Every file in Windows is of a specific file type. Why? So Windows knows which program created the file and therefore which program to open in order to view the file.
For example, Microsoft Word documents have a file type of .doc, while Adobe Acrobat creates .pdf files. Photoshop creates and reads .psd files, and Powerpoint creates and reads .ppt files.
The file types that I’ve mentioned above are typically indigenous to one program. In other words, no other program can open PSD files, only Photoshop. Only Microsoft Word can properly view .doc files. Some file types were created to bridge the gap between different computer systems and software.
Most files on your computer are associated with either the program that was used to create them, or an aftermarket program that you have installed that has changed the default association. This means that when you double click on a file, Windows checks to see which program that particular file type is associated with, and then it opens that program.
Digital Image Association
Digital images come in many variations, including but not limited to .jpg (pronounced Jay-Peg), .bmp (bitmaps), .gif, .png, and most importantly for this particular article, .tiff.
Why does this matter?
Since there are hundreds of programs out there that are designed to read and manipulate digital images, it is quite possible that one of them is installed on your computer. Windows ships with a basic image viewing software application by default, but most computer manufacturers will install photo management software that they choose in hopes that you’ll use it to view your files, which as we have pointed out, are of many different types.
There are also many different photo viewing solutions that you may have downloaded and installed on your computer yourself. One of these is Picasa by Google. Another may be XNView. Adobe Photoshop Album Starter Edition is also a program that you may have on your computer. Any time a graphics program is installed on your computer it will, if polite, ask you if you want to associate particular media formats with the new program. This is where your computer is set to associate the file with the new program. Many times, the software you have installed is a trial version that has taken over the associated files and may require payment after a certain time period to continue using it. The best solution for this is to change the program that your TIFF file is associated with so it points to a program that’s free to use.
If your company provides you with a digital fax solution, like ours does, that fax is most likely being sent to you in e-mail as an attachment. That attachment, in our case, is in the TIFF file format. TIFF files can be read by a multitude of graphic and photo editing programs because they are Digital Images.
It is important to understand that when you open your attachment, the associated program for the attachment’s file type will be the program that opens. Sometimes, the software that responds to you opening an attachment isn’t what you expected; it may even be software that wants you to register or pay for the full version. Don’t worry about that! The reason this software is opening is because it has become the associated application.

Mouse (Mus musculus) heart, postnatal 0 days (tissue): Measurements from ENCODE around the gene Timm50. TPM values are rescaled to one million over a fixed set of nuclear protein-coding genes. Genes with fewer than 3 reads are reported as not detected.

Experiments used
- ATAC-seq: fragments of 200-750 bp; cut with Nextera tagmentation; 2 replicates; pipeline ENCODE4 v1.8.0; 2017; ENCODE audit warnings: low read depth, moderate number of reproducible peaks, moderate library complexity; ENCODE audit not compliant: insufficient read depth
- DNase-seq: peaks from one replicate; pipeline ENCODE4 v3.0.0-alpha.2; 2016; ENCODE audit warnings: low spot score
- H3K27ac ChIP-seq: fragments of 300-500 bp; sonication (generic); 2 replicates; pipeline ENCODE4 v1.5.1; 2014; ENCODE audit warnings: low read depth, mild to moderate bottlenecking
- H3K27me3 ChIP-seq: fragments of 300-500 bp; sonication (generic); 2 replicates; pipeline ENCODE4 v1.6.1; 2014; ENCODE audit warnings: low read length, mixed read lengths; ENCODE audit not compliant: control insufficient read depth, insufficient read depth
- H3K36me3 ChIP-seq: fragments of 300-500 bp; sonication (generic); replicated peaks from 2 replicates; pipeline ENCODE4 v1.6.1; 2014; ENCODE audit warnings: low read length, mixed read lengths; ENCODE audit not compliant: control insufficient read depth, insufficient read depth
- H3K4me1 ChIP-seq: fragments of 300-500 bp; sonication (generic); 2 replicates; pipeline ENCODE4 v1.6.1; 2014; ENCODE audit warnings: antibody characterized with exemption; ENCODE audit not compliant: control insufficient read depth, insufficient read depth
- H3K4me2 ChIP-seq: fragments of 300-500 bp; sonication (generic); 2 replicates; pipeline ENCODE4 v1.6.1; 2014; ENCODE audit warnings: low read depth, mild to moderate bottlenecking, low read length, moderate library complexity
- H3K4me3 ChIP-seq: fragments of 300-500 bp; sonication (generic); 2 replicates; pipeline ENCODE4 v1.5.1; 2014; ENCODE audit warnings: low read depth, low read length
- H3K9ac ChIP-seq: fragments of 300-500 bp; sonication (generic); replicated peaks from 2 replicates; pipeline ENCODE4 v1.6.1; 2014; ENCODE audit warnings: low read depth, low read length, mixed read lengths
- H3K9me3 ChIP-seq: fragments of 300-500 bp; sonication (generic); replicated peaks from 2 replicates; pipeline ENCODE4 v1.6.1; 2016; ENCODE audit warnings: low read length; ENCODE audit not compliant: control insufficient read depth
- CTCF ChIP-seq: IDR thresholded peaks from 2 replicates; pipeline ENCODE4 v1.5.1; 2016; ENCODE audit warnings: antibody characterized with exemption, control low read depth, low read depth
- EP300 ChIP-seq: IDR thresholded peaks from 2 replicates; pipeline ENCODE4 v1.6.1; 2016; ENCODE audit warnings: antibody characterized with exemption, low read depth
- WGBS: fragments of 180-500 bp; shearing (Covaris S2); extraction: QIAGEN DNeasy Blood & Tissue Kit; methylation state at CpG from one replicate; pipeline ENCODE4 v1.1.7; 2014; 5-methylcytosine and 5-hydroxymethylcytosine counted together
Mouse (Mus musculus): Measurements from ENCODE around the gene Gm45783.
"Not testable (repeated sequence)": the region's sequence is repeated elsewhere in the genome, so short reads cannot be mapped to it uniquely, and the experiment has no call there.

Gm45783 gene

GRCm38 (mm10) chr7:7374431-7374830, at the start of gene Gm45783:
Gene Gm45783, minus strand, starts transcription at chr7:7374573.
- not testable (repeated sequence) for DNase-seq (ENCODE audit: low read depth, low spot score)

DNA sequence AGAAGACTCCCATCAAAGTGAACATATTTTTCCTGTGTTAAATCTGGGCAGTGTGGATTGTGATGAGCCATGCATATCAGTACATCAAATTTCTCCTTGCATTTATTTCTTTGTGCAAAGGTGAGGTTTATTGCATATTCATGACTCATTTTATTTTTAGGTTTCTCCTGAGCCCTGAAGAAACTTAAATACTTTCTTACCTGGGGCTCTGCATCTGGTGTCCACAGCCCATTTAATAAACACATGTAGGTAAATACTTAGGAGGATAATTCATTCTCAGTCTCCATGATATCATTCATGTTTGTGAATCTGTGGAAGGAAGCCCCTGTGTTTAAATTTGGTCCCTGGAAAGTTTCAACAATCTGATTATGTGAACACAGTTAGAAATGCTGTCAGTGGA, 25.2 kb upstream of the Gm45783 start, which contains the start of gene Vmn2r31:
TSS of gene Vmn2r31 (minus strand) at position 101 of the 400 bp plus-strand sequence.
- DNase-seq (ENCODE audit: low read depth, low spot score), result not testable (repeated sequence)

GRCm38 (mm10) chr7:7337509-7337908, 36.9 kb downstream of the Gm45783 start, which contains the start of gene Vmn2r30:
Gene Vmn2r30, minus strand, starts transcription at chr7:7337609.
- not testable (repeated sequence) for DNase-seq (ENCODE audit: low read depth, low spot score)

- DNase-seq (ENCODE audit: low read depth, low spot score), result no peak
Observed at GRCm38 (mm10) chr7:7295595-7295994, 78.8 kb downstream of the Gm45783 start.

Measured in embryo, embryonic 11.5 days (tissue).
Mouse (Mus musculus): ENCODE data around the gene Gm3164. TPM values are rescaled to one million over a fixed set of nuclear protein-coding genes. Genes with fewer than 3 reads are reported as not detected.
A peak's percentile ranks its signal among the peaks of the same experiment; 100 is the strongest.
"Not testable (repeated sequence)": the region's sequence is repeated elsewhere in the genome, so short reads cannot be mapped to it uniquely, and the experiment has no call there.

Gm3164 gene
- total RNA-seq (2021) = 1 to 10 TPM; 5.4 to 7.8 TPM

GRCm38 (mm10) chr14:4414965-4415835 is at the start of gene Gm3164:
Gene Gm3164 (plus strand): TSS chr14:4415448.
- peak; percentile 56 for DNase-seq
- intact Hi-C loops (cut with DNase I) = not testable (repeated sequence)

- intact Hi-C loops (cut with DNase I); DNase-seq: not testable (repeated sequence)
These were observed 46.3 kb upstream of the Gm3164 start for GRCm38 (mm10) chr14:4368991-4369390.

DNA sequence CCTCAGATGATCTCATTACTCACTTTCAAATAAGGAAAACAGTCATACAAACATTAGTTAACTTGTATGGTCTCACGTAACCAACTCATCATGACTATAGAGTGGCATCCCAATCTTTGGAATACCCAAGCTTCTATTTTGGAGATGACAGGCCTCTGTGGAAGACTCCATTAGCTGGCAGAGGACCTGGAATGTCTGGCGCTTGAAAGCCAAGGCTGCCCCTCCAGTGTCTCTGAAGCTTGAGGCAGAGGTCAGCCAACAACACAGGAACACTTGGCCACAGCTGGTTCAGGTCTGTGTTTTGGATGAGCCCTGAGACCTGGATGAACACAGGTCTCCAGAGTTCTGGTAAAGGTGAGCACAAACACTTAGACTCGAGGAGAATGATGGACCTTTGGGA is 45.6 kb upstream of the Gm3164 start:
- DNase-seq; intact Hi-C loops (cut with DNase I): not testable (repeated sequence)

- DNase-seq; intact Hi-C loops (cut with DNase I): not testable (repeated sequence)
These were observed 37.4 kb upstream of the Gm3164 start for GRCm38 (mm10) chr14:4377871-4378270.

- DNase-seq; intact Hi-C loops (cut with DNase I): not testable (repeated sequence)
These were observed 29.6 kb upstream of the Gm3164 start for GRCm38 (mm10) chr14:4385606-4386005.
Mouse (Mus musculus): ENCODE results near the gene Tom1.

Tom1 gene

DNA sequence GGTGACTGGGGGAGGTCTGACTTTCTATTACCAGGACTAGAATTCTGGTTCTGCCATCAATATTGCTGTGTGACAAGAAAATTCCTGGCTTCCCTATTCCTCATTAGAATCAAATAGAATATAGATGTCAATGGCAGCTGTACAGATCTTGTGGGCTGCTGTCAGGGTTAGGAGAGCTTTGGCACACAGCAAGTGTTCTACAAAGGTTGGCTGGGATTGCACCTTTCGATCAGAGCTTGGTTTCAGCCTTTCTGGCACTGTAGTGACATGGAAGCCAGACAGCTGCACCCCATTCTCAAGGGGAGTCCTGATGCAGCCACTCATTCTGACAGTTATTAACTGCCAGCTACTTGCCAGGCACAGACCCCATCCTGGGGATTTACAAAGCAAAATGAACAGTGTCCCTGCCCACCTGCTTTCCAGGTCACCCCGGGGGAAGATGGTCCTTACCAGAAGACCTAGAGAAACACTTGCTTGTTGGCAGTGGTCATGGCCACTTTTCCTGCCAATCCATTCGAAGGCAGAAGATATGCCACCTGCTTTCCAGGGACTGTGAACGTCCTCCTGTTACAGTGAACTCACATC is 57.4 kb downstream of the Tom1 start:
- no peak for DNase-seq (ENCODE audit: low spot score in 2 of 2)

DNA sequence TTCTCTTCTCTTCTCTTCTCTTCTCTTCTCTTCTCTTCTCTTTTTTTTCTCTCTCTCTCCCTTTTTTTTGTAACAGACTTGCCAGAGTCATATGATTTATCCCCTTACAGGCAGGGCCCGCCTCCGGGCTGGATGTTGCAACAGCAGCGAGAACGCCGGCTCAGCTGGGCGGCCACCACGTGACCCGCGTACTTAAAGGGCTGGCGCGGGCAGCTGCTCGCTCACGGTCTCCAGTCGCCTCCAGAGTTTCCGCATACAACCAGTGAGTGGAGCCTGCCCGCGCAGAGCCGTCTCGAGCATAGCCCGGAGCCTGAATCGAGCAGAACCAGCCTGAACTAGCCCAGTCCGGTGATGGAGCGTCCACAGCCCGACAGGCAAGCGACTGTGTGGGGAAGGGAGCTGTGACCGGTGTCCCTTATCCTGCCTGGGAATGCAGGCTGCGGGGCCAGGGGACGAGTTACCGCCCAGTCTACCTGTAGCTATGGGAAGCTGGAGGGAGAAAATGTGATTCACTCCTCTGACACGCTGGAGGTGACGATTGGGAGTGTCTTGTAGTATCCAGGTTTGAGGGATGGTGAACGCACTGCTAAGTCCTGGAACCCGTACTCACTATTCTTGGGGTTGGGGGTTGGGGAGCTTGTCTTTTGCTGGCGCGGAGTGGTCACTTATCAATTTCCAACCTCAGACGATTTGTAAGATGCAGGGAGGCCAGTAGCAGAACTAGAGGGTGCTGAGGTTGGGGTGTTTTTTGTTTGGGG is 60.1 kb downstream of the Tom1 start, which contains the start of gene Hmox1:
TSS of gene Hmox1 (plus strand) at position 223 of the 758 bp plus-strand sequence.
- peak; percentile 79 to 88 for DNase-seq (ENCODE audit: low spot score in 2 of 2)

Let’s say that you opened an attached file and it launched a program that is an expired trial and which indicates that you need to pay to make it work. Since Windows has the software built-in to read most formats, all you have to do is tell Windows to use a different program to view your attachment.
Changing the associated program is a very simple process. Knowing which program to associate your file to is a bit more challenging, so I’ll help you out. We’ll assume you have received a TIFF file from a digital fax system and the wrong application is trying to open that file:
1. First, save your attachment to your computer. Browse to that file using Windows Explorer (not internet explorer). In other words, find the file in your My Documents folder, or on your desktop, or wherever you put it.
2. Right click the file that is causing the problem and select Properties.
3. You should see the General tab, and inside that tab you should see a section that reads “Open With” and the name of the program that Windows is programmed to use.
4. Click the Change button.
5. You may see some recommended programs. This is where you’ll need to make a decision about what program you want to have open the file. Be careful here. Windows is relying on you to choose a program that can actually read that file. If you associated a TIFF file with Microsoft Word for example, you would have a problem opening TIFF files because Microsoft Word cannot read TIFF files. So, make sure you choose a program that you know will work. In Windows Vista, you would choose Windows Photo Gallery. Another valid program would be Microsoft Office Picture Manager.
6. After selecting your program, click okay. Windows will sweep your system for all files that are TIFF format and will re-associate them with the program you have just selected. You will also notice at this point that the icons of the files have changed from the previous program to the new program, giving you a visual indication of which program is going to open when you double click a TIFF file.
7. That’s it. Now when you open your attachment, your newly associated program will take over.
If you have any questions about this process, or you run into any problems, feel free to comment on this article to let me know. Thanks!
Changing file associations in Windows Vista is a bit different and you can read about it here.